Alexander Kjerulf, the self-styled Chief Happiness Officer, has set himself on a mission: To make the world of work a happier place. Why should work be hard, stressful and unpleasant when it can just as easily be fun, inspiring and meaningful? Not only is being happy at work nicer, it also makes people and businesses more productive, innovative and successful.

“It’s impossible to go through life without expectations, but we should become aware of out expectations and also learn to appreciate the things that happen that do NOT conform to our expectations.”

Alexander blogs about happiness at work at positivesharing.com and has just written his first book about the topic called Happy Hour is 9 to 5 which you can buy on paper or pdf or read free on line at his blog.

Q. How did you get into the profession of helping people be happier?
I have always had the sense that work should above all be fun and inspiring. And yet, my first couple of jobs out of University were not very happy experiences.

In 1997 I co-founded an IT company, and we decided from the very beginning that our company would above all be a great place to work. And it was! We had a great time, did great work and made a lot of money.

In 2002 we sold the company and I decided to leave at that time to do something else – without having slightest idea what. And suddenly the answer came to me. I would work with Happiness at work. My next thought was, of course, “Yeah, great. Happiness at work. So what, what am I going to about that?…?. The answer to that question was a little longer in the making.

For the last four years that’s how I’ve made a living – speaking, consulting and writing on happiness at work.

Is there a single career area (e.g. finance, education) that you find has generally higher rates of happy workers?
Nope. Happy people are found everywhere and anywhere. There are happy and unhappy bankers, carpenters, social workers, cops and teachers. Some people think that you can’t be happy in blue collar jobs or in low-paying jobs, but it just ain’t so.

What has been your largest challenge staying happy with work?

For me personally, my challenge is that I get impatient. If I’m not getting huge, impressive, stellar results on a daily basis I can get discouraged (I’m exaggerating a little here). Also, when I do get fantastic results, I tend to take them for granted, rather than celebrate and enjoy them.

You live in Denmark. A recent University of Leicester study shows Danes to be the happiest people in the world. But then the University of Southern Denmark did some research and concluded that this is because Danes have lower expectations. While this is funny (to me anyway), there is actually something really complex about this happiness/expectations relationship, no?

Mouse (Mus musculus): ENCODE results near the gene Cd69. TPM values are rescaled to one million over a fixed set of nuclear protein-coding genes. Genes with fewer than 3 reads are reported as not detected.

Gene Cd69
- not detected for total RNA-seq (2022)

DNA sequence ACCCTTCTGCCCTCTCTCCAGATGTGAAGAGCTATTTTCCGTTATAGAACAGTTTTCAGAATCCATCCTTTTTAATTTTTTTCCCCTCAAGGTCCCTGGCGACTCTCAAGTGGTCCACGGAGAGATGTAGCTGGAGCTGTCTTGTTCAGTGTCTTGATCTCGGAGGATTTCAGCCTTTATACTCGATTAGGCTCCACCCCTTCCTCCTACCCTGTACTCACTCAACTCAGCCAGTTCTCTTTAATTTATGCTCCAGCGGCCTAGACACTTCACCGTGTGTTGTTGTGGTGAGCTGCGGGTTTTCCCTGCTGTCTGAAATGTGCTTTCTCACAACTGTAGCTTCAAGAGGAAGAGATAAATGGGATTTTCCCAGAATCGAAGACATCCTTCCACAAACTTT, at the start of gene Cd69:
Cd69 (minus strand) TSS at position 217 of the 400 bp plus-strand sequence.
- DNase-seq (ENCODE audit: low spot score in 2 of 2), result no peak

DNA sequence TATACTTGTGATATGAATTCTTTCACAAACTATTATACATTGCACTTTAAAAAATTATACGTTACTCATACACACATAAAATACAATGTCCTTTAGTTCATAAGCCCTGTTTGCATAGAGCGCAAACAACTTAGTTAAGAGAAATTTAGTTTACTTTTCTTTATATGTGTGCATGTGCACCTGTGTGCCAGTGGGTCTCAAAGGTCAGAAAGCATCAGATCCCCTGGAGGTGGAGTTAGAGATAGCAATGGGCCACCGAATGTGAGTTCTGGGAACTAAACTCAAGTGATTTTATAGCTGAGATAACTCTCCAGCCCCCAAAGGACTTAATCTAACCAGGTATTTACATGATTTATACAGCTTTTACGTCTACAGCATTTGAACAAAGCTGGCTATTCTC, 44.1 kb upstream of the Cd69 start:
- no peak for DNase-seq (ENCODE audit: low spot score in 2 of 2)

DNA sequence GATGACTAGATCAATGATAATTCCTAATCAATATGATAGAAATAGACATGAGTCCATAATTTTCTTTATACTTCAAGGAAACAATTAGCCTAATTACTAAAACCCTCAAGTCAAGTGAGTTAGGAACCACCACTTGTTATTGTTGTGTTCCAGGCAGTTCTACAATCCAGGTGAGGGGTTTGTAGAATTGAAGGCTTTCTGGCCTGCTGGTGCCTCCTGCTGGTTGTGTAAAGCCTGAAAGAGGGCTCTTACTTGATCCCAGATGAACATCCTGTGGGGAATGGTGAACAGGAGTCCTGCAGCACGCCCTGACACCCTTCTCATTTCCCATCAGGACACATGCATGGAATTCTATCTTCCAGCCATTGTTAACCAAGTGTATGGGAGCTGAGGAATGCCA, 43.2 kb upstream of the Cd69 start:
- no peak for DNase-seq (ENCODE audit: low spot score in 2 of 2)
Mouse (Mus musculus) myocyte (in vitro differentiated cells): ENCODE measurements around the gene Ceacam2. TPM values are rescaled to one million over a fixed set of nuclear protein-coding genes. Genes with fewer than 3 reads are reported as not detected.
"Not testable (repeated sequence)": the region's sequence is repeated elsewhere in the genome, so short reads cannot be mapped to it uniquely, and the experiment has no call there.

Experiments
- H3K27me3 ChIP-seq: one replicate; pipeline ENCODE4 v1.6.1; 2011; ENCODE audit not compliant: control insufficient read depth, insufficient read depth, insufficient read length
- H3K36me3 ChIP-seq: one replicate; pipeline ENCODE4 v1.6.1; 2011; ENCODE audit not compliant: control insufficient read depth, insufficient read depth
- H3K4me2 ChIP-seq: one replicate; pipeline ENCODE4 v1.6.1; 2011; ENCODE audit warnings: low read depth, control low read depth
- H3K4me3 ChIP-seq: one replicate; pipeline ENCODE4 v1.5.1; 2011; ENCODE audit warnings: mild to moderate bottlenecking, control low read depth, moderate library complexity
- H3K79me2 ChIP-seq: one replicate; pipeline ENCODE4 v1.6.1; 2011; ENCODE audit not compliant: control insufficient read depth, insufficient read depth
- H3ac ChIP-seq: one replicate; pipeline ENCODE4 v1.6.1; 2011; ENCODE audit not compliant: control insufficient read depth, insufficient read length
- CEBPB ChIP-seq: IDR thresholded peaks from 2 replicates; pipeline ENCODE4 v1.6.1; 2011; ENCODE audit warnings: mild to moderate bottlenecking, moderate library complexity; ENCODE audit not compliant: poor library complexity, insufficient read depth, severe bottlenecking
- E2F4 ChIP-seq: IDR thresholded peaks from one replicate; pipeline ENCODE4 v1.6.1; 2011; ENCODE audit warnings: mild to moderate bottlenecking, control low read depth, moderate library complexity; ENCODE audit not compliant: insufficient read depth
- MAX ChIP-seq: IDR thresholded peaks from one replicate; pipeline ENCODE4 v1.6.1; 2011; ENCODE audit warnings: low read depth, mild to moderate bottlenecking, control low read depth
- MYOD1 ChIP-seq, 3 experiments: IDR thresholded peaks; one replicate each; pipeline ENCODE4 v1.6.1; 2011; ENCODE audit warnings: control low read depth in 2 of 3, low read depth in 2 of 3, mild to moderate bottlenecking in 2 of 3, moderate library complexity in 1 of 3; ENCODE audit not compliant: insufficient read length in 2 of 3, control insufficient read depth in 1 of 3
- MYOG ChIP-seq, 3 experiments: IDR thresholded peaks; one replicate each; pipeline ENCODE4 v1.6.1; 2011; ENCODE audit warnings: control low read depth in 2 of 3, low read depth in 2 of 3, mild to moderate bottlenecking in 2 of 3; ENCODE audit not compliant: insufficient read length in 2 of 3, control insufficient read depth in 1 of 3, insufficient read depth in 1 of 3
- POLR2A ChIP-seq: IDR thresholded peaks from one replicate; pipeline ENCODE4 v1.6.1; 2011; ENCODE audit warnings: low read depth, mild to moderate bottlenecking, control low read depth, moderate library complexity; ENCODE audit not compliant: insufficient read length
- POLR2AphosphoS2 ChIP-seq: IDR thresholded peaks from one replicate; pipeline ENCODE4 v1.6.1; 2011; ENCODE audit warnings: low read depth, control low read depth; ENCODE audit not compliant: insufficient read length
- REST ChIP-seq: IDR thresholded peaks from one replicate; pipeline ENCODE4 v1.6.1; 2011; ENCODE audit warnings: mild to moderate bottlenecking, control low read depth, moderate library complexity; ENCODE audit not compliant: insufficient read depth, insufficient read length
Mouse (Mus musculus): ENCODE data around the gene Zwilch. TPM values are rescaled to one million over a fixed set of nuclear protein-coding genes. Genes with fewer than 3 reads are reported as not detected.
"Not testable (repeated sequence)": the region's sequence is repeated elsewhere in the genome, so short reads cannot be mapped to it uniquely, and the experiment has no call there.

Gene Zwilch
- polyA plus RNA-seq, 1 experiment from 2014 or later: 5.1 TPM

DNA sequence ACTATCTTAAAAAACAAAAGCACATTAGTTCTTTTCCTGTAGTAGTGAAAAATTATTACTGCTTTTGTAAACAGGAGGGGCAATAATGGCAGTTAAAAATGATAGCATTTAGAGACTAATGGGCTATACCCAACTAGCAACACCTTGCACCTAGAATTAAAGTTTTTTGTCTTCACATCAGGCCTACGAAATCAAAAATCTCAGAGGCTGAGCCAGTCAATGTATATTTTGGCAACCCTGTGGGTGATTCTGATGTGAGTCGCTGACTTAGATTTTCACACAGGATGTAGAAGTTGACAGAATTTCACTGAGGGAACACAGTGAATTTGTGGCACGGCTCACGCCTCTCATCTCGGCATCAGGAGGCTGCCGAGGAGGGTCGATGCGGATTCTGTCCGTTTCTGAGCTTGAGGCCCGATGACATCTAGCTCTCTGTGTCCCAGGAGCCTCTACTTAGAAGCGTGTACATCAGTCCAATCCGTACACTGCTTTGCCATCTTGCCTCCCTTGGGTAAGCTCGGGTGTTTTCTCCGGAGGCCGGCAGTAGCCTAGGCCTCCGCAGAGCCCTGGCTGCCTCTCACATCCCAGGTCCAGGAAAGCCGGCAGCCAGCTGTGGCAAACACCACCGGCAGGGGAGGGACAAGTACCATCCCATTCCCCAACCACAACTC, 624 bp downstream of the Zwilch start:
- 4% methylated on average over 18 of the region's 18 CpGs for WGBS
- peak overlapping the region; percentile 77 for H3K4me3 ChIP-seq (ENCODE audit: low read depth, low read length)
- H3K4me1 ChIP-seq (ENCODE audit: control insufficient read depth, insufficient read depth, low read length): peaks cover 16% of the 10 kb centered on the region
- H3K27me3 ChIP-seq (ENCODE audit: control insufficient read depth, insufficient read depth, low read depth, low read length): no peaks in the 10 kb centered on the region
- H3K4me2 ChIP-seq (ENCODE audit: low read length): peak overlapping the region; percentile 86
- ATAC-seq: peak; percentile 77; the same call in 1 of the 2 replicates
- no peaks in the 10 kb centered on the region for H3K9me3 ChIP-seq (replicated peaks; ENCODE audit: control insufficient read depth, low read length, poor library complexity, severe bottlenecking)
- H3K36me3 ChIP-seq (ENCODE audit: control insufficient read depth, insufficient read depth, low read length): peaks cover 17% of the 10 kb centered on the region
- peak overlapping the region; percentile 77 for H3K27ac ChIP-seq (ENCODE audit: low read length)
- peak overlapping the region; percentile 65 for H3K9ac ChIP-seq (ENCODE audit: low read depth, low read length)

There is – but not in the way that study claimed. What a lot of people missed about the original story is, that it was actually humorous, not serious.

The thing about expectations is, that if you expect things to go a certain way – say you expect a raise or a promotion – one of two things can happen:
1) It doesn’t happen – in which case you’re unhappy because you expected it to.
2) It does happen – in which case you’re happy, but not REALLY happy because you already expected it to happen.

It’s impossible to go through life without expectations, but we should become aware of out expectations and also learn to appreciate the things that happen that do NOT conform to our expectations.

Who do you think would benefit most from your book “Happy Hour is 9 to 5?
Anyone who has a job.

Actually, there is one group of people I’m trying hard to reach: The people who don’t hate their jobs, but don’t particularly like them either. The ones who go “well… I guess work is OK. I don’t mind it too much.” These people are missing out on the energy, creativity, productivity and plain old fun you have when you LOVE your job, but they don’t have much impetus to change because they don’t hate work.

And this is the majority – around 10%-15% hate their jobs and around 20% love it. The rest are in the middle group, and I’d like each and every one of them to say “No! No more being OK about work – I want to love my job!”

Is there a point at which the best way to be happy at work is just to do different work?
Absolutely. I call it “the quitting point”. Many people stay in jobs they don’t like waaay too long!

Interestingly, I have never ever heard a single person say “I quit my job last year and I really wish I’d stayed another year”. I’ve heard many people say “I quit my job last year, and I only wish I’d done it sooner!”

If there is one pragmatic piece of advice everyone should know about being happy at and with work, what would it be?
It’s this: The small stuff really counts! The day-to-day interactions you have with your co-workers. Stuff like saying a cheerful good morning, like praising people for the good work they do, like random acts of workplace kindness.

Bring someone a cup of coffee without him asking, and see how happy that makes him!

The Blackberry. Your thoughts?
Ehhmmm.. I’ve never had one and they’re very rare here in Denmark. The few people I do know who have’em seem to have an intense love/hate relationship with them. They’re not crazy about’em, but if you suggest they get rid of it, they protest vehemently. It has all the signs of an addiction, actually…

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